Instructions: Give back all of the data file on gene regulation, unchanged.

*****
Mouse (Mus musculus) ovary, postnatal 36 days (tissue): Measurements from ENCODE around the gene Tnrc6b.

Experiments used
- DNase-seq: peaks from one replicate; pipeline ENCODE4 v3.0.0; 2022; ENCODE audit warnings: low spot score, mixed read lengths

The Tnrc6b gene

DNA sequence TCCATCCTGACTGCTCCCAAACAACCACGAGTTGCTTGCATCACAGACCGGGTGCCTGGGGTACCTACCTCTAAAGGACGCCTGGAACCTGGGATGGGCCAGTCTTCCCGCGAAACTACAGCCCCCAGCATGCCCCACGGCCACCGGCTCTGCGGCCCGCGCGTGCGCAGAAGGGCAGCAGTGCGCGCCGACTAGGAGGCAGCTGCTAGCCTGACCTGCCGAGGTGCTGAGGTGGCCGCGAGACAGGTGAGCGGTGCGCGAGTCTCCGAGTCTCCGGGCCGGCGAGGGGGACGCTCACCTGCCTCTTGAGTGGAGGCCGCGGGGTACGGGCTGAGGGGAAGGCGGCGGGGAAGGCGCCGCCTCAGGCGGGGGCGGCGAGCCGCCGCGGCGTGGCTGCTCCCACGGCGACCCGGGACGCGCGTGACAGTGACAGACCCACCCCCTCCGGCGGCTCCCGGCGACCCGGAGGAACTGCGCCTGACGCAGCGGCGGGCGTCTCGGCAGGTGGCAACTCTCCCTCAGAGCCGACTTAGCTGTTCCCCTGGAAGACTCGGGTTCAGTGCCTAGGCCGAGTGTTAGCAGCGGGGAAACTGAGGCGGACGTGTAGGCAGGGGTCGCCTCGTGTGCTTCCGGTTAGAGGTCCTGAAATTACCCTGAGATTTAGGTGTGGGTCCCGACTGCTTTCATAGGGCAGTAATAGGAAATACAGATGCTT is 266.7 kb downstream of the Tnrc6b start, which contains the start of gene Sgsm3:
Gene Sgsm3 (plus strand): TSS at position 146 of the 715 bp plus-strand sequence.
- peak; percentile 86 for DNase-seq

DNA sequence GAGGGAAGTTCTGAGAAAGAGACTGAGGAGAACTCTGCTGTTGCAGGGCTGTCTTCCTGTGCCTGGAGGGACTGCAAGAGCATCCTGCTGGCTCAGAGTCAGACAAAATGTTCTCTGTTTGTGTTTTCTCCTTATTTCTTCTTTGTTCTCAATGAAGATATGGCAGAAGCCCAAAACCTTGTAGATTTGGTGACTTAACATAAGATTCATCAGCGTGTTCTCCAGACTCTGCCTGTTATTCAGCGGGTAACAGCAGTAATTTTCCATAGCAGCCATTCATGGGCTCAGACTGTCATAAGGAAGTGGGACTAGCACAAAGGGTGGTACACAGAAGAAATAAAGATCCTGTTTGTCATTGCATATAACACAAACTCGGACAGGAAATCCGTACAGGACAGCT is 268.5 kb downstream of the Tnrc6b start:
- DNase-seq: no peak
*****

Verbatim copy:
Mouse (Mus musculus) ovary, postnatal 36 days (tissue): Measurements from ENCODE around the gene Tnrc6b.

Experiments used
- DNase-seq: peaks from one replicate; pipeline ENCODE4 v3.0.0; 2022; ENCODE audit warnings: low spot score, mixed read lengths

The Tnrc6b gene

DNA sequence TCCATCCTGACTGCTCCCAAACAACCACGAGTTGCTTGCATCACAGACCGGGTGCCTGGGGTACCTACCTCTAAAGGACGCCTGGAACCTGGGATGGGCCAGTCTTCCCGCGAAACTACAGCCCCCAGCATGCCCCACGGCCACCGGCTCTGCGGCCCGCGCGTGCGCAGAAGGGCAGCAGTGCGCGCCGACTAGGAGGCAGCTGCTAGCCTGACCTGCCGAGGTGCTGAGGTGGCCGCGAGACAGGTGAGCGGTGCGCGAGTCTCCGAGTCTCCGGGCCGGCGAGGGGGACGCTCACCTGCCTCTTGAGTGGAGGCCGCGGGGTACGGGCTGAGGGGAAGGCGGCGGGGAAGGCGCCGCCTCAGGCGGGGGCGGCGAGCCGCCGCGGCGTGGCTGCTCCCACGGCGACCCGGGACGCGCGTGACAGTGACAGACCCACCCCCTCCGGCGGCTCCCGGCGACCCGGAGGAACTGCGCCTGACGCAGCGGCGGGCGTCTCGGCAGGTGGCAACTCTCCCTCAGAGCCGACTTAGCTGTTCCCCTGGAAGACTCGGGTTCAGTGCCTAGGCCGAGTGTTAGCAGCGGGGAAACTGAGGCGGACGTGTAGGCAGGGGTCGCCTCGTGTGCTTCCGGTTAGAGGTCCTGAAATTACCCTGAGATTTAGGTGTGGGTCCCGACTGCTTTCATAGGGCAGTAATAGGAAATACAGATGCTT is 266.7 kb downstream of the Tnrc6b start, which contains the start of gene Sgsm3:
Gene Sgsm3 (plus strand): TSS at position 146 of the 715 bp plus-strand sequence.
- peak; percentile 86 for DNase-seq

DNA sequence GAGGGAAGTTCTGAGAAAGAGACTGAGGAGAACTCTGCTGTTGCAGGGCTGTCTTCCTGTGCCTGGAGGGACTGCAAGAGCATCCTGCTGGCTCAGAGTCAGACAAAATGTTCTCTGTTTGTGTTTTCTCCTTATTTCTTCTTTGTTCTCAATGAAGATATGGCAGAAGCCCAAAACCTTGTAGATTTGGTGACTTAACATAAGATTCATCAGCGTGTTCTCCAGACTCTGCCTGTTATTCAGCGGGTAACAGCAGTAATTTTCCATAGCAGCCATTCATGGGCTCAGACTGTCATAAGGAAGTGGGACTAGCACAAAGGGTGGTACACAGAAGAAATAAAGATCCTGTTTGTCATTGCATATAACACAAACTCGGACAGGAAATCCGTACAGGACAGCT is 268.5 kb downstream of the Tnrc6b start:
- DNase-seq: no peak